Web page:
Using Org Mode in Hugo

emacs everywhere

Published August 2, 2019 #howto, #emacs, #hugo

I'm learning org-mode and I don't really know what I'm doing, but this is how I'm trying out writing hugo posts with it. I'm used to markdown, so this is a what's different post.

Some minor org-mode tweaks

For some reason when org-mode starts it doesn't softwrap the paragragh text. I like to have it soft-wrapped so everything is on the screen if it's not collapsed. Also having some nice indentation makes things visually cleaner, so add this snippet to your ~/.emacs to have these turned on by default.

(with-eval-after-load 'org       
  (setq org-startup-indented t) ; Enable `org-indent-mode' by default
  (add-hook 'org-mode-hook #'visual-line-mode))


Hugo has .org file support natively, which is what I'll be using. There are other options out there, ox-hugo being the big one. This will let you write in org and then export into a .md file that hugo understands and gives you more control of the output. Check that out if you have additional needs that are required.

Front matter

While Hugo has front matter, you can easily translate that into org-mode document properties. For example, this is what is on the top of this file:

#+title: Using Org Mode in Hugo
#+subtitle: emacs everywhere
#+date: 2019-08-02
#+tags[]: howto, emacs, hugo

Which maps pretty directly to the toml front matter.

Document navigation

C-c C-nMove to the next heading
C-c C-pMove to the previous heading
TABon a heading will collapse/expand





Code can be formatted in blocks like this:

#+BEGIN_SRC ruby


Where ruby is the language type.

You can auto fill out that structure with <sTAB at the beginning of a line.


For blocks you can set specifc classes to be added to the html, so for example

#+CAPTION: This is my caption
#+ATTR_HTML: :class table table-striped table-dark
| Key | Value                |
| 1,2 | Jim Butters was here |

Will render like this (since this css is based off of bootstrap)

1,2Jim Butters was here
This is my caption

I don't have a good css style for figures or captions so it's just lingering there at the bottom right now

Embedding images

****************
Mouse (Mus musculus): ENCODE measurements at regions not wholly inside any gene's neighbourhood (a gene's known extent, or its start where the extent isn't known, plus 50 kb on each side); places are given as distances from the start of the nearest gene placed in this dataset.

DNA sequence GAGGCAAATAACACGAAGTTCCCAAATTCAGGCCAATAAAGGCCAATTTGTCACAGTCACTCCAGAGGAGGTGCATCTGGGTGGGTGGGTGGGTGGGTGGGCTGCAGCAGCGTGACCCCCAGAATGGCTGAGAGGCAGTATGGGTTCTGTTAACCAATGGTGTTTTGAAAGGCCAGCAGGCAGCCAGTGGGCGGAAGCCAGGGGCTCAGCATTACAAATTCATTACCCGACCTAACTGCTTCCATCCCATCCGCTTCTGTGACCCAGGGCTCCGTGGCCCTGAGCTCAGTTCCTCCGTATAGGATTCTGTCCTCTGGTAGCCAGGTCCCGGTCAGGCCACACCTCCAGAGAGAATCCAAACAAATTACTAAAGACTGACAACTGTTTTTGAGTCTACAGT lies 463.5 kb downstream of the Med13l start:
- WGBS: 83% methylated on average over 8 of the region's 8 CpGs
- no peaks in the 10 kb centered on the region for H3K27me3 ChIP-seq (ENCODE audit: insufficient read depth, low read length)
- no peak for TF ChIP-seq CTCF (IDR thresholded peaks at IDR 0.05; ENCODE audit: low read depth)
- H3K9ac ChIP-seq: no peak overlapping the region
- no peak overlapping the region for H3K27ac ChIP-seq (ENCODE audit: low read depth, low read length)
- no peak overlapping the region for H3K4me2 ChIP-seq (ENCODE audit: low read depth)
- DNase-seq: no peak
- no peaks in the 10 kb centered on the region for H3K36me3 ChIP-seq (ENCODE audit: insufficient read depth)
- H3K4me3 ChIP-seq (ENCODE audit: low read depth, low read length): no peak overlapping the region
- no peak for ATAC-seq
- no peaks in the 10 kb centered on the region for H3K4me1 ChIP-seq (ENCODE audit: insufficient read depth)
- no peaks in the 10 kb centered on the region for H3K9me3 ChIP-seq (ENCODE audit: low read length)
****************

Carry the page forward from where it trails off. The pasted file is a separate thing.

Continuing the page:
HTML in org-mode is automatically escaped which means that you'll need to write a small shortcode to embed things. Otherwise you'll get this:

<img src="primo.jpg"/>

There are a lot of short-codes built in that work directly for example the tweet code:

Here is my /layouts/shortcodes/img.html short code that lets do you a little image processing on images in the same page:

{{ $imageName := .Get "img" }}
{{ $images := .Page.Resources.Match $imageName }}
{{ $image := index $images 0 }}
{{ $fill := .Get "fill" }}
{{ if $fill }}{{ $image = $image.Fill $fill }}{{ end }}
{{ $fit := .Get "fit" }}
{{ if $fit }}{{ $image = $image.Fit $fit }}{{ end }}
{{ $class := .Get "class" }}
{{ $style := .Get "style" }}
{{ print "<img class='" $class "' style='" $style "' src='" $image.RelPermalink "'>" | markdownify}}

This is the output of <img img="primo.jpg" fit="200x200 smart">


I barely understand how org-mode works but it's changing my life. I want to be able to write everything in this, so while there are a few things still need to be worked out I think I'll be able to write a lot more often.

Being able to collapse the headings using TAB and navigate through sections using C-c C-p and C-c C-n makes nimble the process of organizing tasks. Fully recommend!


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See also

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Automating hugo builds using CircleCI

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Here's a simple CircleCI configuration to pull down the latest version of your hugo site on GitHub commits, build it, and then push it to github pages.

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